Posted by Bethany Warren on 9th Apr 2014

Coffee Comes From Dirt

Happy Thursday, coffee-lovers!

Today I thought we'd discuss what I think is not only a huge determiner of quality and flavor in coffee, but a beautiful concept: terroir. Plus it's a nice, pretentious, hard-to-pronounce French word. (So, pronounce about half of the letters, and you're probably close.)

This, by the way, won't by any means cover this rich topic in as much detail as it deserves- we're just going to scratch the surface!

"Terroir" can be defined thusly: the conditions in which a food is grown or produced and that give the food its unique characteristics. It has it's roots in the French "terre", which means earth or ground.

It's kind of like when this thing happens in that movie:

that one tastes like the cow got into the onion patch

If you remember the scene, he judges the defects and quality of the milk based on the environmental factors on its production- like the cow's habits and the bottling process. Many people would also compare coffee's terroir to the same concept in wine. The wine tastes like the specific grapes, and those grapes are affected by the rainfall, soil, angle of sunlight and hours of sunlight per day, etc. All these things contribute to the end result of the wine, no matter what's involved in the process after the grapes are harvested.

This is the case with every agricultural product, from celery to bananas to hops, and it is especially true for coffee, whose complex and sensitive internal chemistry is so easily affected by environmental factors. Those elements are among the first within the production story of coffee to heavily define the character of the finished product. There are many other contributing factors, like at-origin processing methods (another episode!), storage, roasting, etc.

Coffee is grown in the varied dirt of three main regions of the world: The Americas (South and Central), The South Pacific (Indonesia, India, Southeast Asia), and Africa. The differences in elevation, rainfall, soil composition, water sources, pests, birds and animals, other vegetation, etc. define the character enough that many coffee professionals can judge which of the three regions a coffee might come from based on one taste. And within those very generalized flavor profiles, every hillside of every microlot on every coffee farm in every region of every country will have variations of (or even total deviations from) those profiles.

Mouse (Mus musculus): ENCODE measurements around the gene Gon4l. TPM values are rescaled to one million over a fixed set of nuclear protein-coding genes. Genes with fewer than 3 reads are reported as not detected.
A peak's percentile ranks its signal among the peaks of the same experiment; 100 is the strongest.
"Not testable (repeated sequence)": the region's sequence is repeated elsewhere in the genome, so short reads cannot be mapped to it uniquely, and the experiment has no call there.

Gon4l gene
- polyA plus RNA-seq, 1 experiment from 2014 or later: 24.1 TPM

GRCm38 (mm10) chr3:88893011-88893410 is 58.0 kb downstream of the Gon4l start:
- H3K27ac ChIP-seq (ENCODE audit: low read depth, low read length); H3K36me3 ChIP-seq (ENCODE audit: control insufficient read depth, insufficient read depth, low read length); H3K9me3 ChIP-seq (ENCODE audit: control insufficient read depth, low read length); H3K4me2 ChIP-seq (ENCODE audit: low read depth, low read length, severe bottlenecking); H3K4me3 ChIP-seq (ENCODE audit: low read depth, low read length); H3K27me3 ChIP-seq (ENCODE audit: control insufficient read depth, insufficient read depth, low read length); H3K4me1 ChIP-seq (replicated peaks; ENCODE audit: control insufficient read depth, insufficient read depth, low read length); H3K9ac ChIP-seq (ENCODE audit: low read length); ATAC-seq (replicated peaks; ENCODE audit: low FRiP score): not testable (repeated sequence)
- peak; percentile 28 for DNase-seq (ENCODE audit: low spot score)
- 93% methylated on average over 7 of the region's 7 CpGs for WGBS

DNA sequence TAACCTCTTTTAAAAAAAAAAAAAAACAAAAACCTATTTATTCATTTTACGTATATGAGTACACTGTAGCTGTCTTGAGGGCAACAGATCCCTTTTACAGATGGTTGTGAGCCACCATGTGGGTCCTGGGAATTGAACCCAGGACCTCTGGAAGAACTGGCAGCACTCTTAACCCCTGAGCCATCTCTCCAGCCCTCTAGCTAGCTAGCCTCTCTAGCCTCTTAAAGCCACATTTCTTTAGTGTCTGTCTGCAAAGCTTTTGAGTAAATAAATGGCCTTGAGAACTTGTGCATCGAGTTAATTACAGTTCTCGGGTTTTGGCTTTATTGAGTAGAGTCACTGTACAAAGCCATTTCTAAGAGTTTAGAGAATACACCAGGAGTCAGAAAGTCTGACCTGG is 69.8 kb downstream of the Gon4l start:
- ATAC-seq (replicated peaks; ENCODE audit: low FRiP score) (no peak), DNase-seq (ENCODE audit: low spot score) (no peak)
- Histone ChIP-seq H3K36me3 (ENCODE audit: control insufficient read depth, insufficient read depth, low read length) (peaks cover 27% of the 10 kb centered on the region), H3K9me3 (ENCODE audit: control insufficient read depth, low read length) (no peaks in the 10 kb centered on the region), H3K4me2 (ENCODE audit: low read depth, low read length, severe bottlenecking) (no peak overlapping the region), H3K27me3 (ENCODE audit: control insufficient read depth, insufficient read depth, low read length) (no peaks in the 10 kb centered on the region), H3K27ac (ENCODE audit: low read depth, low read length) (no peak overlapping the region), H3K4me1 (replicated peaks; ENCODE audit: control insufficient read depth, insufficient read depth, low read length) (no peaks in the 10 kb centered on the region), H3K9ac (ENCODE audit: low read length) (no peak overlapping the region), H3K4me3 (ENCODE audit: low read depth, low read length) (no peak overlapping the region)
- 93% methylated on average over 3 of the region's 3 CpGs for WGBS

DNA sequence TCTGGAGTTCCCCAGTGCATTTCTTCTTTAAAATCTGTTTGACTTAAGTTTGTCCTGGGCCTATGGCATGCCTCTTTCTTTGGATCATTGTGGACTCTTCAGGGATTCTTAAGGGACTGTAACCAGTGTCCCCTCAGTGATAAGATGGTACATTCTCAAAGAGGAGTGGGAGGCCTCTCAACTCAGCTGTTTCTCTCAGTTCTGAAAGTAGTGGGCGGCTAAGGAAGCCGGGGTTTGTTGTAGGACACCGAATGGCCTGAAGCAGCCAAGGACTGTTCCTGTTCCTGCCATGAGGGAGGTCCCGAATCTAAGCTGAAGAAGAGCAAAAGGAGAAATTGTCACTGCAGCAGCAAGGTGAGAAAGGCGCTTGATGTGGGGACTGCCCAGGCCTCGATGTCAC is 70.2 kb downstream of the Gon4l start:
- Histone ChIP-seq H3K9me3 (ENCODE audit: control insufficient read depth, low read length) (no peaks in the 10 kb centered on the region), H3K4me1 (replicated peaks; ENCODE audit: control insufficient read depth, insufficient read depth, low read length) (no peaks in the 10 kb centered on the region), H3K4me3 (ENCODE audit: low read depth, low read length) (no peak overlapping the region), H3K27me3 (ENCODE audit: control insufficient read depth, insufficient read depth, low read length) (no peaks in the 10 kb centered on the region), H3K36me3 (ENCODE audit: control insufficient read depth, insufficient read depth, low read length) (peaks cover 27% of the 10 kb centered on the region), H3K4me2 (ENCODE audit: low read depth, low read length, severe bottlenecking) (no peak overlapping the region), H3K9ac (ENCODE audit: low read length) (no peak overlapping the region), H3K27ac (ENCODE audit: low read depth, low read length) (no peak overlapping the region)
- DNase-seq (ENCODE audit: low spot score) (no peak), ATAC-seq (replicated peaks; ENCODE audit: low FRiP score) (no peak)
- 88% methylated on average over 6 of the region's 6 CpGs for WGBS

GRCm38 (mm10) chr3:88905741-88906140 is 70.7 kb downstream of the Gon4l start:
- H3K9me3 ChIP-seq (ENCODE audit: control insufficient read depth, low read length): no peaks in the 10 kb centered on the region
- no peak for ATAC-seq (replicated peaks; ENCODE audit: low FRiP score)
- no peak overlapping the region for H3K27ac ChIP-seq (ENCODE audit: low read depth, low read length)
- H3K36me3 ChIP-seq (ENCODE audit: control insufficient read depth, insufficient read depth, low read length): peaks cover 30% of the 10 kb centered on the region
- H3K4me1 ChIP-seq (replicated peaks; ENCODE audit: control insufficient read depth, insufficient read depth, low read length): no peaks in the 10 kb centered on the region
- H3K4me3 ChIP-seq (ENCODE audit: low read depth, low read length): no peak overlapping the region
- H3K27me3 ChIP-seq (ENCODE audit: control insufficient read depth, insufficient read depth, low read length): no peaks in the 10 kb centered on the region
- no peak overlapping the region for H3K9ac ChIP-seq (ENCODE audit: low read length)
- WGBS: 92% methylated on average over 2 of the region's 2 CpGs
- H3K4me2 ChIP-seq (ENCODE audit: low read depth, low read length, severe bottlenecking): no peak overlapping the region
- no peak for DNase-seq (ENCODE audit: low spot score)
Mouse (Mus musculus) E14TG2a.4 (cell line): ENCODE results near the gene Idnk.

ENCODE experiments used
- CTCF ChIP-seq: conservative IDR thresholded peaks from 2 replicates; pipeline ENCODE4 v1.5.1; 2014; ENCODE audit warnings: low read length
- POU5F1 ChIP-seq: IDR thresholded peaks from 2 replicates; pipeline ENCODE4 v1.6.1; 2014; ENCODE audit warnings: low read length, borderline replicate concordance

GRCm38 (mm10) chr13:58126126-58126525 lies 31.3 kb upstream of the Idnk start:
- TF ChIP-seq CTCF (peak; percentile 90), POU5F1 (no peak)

Consider a typical farm, high up in a mountain range, with volcanic soil and natural springs. Its highest-planted south-facing hillside may face the sun's rays for more hours per day than the little valley 500 feet below. The valley gets more of the natural spring runoff, but the hill catches more rain during the six-month-long rainy season. The higher hill has fewer insects but the trees need less pruning as it's physically harder to grow up out of the hillside than in the vale.

The varied conditions within the same 500 feet- in the valley and on the hill- will manifest most recognizably as different levels of acidity in the beans, which is basically code for sweetness (here, acidity doesn't mean heartburn-inducing tomato-sauciness as a feeling, but brightness and sweetness in flavor). A higher-acidity coffee might "cup" with lighter fruits and nuts (maybe "clementine and toasted almonds with a hint of Tartarian cherry") and a lower-acidity coffee might read with "baker's chocolate and walnut". We're getting more pretentious by the minute, eh? But really, appreciation and understanding of these widely-ranging flavor profiles is quite widespread and common, especially among craftsperson-roasters, intentional baristas, and discerning customers. These distinctions, and the increasing practice of developing these distinctions at the farming level has led to higher quality specialty coffee on a global scale.

This is why, for the most part, I don't see in-depth cupping notes (think of a coffee cupping as like a wine tasting) as "pretentious" (unless the cupper is making it up as they go along, then yes, pretension). Although coffee should taste like coffee, the more developed our palates, the more we can experience and appreciate from our coffee and its growers. And the more biologically diverse coffee farming is now, the longer into the future we will be able to harvest fruits that bear so many different aspects. This certainly doesn't mean we have to be able to discern 8 varieties of citrus fruits in a cup of coffee to enjoy it at all. But that sure is fun.

This industry is so big, and ever-changing, and we can never know everything about it. I find that to be a beautiful, mysterious, exciting aspect of my work as a coffee professional. We can never stop learning more and developing our craft!

Many others have written extensively on the terroir concept. Here's my favorite resource. It's sciencey and very, very thorough. I make my staff read it while they are in training. And don't worry, I touched on a few things that we can CoffeeTalk more about later, like growing methods, processing methods, and how a country's natural resources define its coffee processing and therefore huge aspects of its coffee's flavor.

Interested in your thoughts!